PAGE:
Moore, Woodbury*fn* and Smith, Circuit Judges.
Defendant-appellee, Lanvin Parfums, Inc., by change of name Lanvin-Charles of the Ritz, Inc. (hereinafter Lanvin), produces, imports and sells fragrances and other cosmetics. During the years in question here, it had only two places of business, an office in New York City, and an office, warehouse and factory in Long Island City, New York. It averaged about $17,000,000 in national sales annually and about $3,000,000 in New York sales.
All of its sales were made at 40% off its recommended list price or, in States which had fair trade laws, at 40% off the fixed resale price. Most of its sales were made directly to retail dealers. However, the trial judge found that annually approximately $85,000 of the total sales were "accommodation" sales to employees, to firms which did business with Lanvin for their employees (e.g., Bankers Trust), to employees of firms which dealt with Lanvin (e.g., Parents Magazine) and to persons who serviced Lanvin (e.g., the Pepsi-Cola delivery man). Approximately another $93,000 of its annual New York sales were termed "promotional" by the Court. Usually in larger quantities, these sales were either for the promotion of Lanvin and its customer together (e.g., American Airlines) or primarily for the customer's own promotional campaign (e.g., Paragon Containers). Most of these promotion sales were for the customer's own campaign. However, in both cases, the purchaser had to have had some prior business dealings with Lanvin (e.g., Paragon supplied it with containers).
Prior to the bringing of this suit, Lanvin had entered into fair trade agreements with several retailers in New York.*fn1 The standard contract provided, inter alia, that:
(1) "Retailer" will not (except as specifically permitted by said Fair Trade Act) directly or indirectly advertise, offer for sale, or sell any of such "Commodities" in said State at less than the minimum retail prices stipulated therefor by "Manufacturer."
(6) "Retailer" will not, where statute or law permits such restriction, sell any of the "Commodities" except to consumers for use.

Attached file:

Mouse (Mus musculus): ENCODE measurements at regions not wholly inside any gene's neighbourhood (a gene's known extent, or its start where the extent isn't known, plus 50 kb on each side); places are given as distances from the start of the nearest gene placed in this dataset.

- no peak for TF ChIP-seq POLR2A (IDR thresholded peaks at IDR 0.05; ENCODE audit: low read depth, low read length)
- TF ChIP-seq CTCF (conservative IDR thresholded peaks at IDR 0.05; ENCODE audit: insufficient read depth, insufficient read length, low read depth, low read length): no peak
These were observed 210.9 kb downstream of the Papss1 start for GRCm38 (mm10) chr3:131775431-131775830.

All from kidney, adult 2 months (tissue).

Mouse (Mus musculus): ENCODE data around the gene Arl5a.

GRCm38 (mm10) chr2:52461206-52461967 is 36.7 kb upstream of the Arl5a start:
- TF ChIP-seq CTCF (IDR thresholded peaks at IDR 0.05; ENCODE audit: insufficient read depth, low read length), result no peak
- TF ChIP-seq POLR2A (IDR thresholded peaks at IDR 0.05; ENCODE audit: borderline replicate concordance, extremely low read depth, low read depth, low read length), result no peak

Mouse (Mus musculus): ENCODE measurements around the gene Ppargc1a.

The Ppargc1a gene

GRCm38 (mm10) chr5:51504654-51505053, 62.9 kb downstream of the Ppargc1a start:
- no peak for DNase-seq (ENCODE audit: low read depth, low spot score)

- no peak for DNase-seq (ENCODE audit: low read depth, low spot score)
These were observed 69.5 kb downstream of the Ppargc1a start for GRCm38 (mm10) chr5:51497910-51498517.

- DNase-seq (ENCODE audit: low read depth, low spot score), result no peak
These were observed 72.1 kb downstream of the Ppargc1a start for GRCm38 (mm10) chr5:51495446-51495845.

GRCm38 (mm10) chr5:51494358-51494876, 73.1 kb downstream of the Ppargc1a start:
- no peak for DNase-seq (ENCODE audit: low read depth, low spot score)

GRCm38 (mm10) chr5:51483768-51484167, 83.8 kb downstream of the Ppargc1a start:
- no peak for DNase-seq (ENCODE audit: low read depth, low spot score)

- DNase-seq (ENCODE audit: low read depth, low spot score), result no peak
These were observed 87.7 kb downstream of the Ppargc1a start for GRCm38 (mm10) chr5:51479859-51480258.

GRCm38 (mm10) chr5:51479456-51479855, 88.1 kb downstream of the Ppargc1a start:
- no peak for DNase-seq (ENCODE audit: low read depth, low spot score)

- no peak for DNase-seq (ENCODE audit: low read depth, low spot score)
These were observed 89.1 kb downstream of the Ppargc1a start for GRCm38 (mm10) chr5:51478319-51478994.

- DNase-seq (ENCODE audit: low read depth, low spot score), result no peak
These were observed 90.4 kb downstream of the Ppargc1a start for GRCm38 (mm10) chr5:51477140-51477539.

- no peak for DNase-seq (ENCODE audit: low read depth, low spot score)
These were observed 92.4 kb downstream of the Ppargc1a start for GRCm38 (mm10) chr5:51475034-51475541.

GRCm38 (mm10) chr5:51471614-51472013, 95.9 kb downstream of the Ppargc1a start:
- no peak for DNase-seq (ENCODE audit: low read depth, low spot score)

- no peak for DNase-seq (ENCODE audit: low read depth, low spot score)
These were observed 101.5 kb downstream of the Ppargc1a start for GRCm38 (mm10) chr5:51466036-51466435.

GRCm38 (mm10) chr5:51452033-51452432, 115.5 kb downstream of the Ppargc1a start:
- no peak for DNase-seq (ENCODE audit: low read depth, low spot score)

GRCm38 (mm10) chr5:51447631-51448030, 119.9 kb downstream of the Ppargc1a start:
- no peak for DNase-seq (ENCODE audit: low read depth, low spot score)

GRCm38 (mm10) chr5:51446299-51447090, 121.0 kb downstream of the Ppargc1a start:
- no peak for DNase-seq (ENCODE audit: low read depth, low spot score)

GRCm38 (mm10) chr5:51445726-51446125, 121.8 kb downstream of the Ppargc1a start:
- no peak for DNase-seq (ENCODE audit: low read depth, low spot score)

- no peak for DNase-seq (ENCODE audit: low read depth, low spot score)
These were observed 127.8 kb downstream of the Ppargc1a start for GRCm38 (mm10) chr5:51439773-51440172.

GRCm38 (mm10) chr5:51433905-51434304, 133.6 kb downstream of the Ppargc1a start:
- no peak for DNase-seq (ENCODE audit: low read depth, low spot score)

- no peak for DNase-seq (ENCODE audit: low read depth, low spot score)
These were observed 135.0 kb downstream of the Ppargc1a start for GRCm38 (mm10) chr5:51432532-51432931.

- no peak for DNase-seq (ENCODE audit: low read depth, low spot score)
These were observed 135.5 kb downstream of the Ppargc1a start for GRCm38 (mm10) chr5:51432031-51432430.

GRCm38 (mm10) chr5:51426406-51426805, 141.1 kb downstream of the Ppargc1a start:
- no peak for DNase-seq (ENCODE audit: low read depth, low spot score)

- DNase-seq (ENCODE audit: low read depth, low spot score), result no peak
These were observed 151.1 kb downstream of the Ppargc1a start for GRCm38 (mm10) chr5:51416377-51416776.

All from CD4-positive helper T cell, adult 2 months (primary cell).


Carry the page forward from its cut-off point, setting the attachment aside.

Lanvin diligently enforced clause (1). The evidence is conflicting as to how insistently it enforced clause (6), if it enforced that provision at all.
Janel Sales Corp. and Carlton Drug, Inc. (hereinafter plaintiffs) were large discount drug stores in New York City. Together they averaged approximately $650,000 in annual sales, roughly 7% of which is in the cosmetic field. They were not direct accounts of Lanvin and they were non-signers to the resale price maintenance contract; nevertheless, they acquired (by diversion from other retail stores) Lanvin's products and sold them at a slight discount.
Most of their sales were to individuals; in some instances, they sold to the same people who bought perfume from Lanvin at 40% off the fair trade price. Plaintiffs also sold cosmetics in bulk to various firms for gifts and promotional campaigns. Usually these businesses were in the neighborhood. Lanvin also sold its products to several businesses in plaintiffs' vicinity, including one company in plaintiffs' building (e.g., Pop's Textiles). These sales were for promotional campaigns and Lanvin made them at 40% off the fixed resale price. Nevertheless, Lanvin sought to enjoin plaintiffs from selling Lanvin perfumes to any of these customers at a price below the stipulated fair trade price. The New York court issued the injunction. Lanvin Parfums, Inc. v. Carlton Drug, Inc., 1962 TRADE CASES para. 70,563 (N.Y. Sup. Ct.); Lanvin Parfums, Inc. v. Carlton Drug, Inc., 1963 TRADE CASES para. 70,645 (N.Y. Sup. Ct.) aff'd 24 A.D.2d 934, 264 N.Y.S. 2d 212 (1965).